And, here the exact influence of gender and ethnicity on the vote can be seen most dramatically, the combination of female and ethnic votes added 40 points to Obama's margin over the male only vote total of 325 to give Obama his 365 electoral votes. While at the same time they reduced the male only vote total for McCain by 40 electoral points from 213 to 173.
The result was the 365 to 173 electoral votes by which Obama won the presidency. The demographics affecting the outcome of the 2008 presidential election cannot be illustrated more clearly than that.
Therefore, a campaign strategy that is conducted on the assumption that you can discourage voters who are not going to vote for your candidate from voting at all and win, suggests that you can discourage a great number of female, ethnic and independent voters from going to the polls.
And, to assume that one can formulate a plan to revive the voting pattern of the 2004 presidential election ignores certain demographic realities which are unavoidable, the most important of which is the fact that the voting population demographics of 2004 no longer exists.
In final analysis, the evidence suggests that any strategy that does not include a major effort to sway women, ethnic and independent voters specifically in this presidential election campaign is potentially fatal. It is these voters who will decide the swing state outcomes.
Update 5 August 2012 -
Independent voters remain key to Romney's chances of winning
Looking at gender by age and marital status, the most pro-Obama groups are women under 30 (Obama leads Romney 68% to 28%) and single women (Obama leads Romney 64% to 30%). The most pro-Romney group? Married men, among whom Romney leads Obama 53% to 42%.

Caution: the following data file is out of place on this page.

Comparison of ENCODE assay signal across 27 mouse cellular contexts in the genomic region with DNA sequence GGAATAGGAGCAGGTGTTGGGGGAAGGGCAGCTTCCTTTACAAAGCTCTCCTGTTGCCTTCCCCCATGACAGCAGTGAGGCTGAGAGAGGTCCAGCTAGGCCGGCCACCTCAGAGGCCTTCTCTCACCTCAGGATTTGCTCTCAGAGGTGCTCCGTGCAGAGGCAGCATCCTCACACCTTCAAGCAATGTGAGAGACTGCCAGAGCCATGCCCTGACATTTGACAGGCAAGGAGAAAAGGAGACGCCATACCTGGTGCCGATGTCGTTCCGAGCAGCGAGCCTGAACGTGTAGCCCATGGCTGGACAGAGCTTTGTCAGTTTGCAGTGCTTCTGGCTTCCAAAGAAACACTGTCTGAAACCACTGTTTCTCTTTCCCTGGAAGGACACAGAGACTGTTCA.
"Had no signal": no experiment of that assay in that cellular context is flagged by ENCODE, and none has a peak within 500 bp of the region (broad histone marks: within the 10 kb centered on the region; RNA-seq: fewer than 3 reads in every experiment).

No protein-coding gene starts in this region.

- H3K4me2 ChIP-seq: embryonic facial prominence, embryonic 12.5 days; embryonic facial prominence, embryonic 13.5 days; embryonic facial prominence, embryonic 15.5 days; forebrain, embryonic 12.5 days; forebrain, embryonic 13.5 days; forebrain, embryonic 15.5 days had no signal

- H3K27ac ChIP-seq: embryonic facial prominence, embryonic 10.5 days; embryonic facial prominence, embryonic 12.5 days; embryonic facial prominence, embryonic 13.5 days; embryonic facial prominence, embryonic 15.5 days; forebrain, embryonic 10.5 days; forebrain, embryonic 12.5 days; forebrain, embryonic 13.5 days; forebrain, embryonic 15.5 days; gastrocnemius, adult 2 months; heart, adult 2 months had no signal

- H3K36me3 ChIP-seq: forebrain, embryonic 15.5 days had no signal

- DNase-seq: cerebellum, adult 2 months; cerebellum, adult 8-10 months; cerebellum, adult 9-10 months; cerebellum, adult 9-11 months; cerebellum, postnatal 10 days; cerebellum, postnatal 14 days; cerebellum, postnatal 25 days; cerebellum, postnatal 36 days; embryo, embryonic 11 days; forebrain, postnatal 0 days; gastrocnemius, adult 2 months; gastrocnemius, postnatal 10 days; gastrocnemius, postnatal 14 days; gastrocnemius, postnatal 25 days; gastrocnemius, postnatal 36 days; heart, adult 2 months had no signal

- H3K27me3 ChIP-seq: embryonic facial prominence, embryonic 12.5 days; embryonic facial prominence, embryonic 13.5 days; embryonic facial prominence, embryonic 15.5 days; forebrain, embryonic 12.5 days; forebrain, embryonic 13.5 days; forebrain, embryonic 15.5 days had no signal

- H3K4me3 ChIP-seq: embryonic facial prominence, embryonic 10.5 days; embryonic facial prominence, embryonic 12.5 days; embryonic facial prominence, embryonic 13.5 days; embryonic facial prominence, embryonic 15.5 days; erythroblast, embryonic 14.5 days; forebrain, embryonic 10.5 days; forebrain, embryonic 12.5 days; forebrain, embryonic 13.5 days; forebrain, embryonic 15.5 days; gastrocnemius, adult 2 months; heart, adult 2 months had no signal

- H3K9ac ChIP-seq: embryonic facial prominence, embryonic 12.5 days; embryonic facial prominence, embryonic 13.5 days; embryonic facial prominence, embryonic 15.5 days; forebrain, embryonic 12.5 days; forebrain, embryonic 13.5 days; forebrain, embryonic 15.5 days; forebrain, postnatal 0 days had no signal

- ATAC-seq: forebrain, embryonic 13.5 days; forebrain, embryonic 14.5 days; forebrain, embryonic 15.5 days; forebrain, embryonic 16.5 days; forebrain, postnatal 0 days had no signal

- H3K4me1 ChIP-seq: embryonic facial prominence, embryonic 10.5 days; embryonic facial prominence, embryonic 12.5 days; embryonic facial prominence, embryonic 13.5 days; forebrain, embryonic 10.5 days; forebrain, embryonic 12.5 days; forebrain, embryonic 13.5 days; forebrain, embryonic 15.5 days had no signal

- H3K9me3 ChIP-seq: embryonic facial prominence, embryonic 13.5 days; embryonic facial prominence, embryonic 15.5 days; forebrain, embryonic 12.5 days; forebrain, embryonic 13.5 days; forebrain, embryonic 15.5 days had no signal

The Marquette surveys offer an unusual window into the dividing lines in the state of Wisconsin, because the Marquette polling includes – almost 6,000 interviews with registered voters this year. A sample this large provides much more reliable measures of smaller slices of the electorate, such as married men, or women under 30, frequent church-goers, or property owners as opposed to renters.
The percentages represent all registered voters surveyed between January and July of 2012, a period in which Obama’s lead hasn’t changed significantly. The numbers may modestly overstate Obama’s support among November voters, since Democrats tend to do better in polls of registered voters than in surveys of likely voters. However, the main focus here is less about the extent of a Romney or Obama lead than with the social, demographic, and political fault lines in the race.
Demographics such as gender, marital status and age show definite correlations within those currently registered to vote, such as, the fact that Obama is doing better with women (+8%) than with men in Wisconsin. But, that doesn’t tell the whole story, because there are big differences by age and marital status among both men and women.
The 'marriage gap' is larger than the gender gap. Obama is doing better (+14%) with single women than married women. Single - in these polls include divorced, separated and widowed voters as well as those who have never married. The current president polls 16 points better than Romney with single men as opposed to married men.
The age gap is also bigger than the gender gap. Obama is doing 14 points better with women under 30 than with women 60 and older. He is doing nine points better with men under 30 than with men 60 and over.
Considering that age and marital status are often better predictors of voting behavior than gender is, Obama does better overall with women than men, he does better with men under 30 than with women 30 and over, and better with single men than married women.
Short title: Can Romney Win? Long title: A winning strategy for Romney in the swing states of Ohio, Wisconsin, Florida, and Pennsylvania.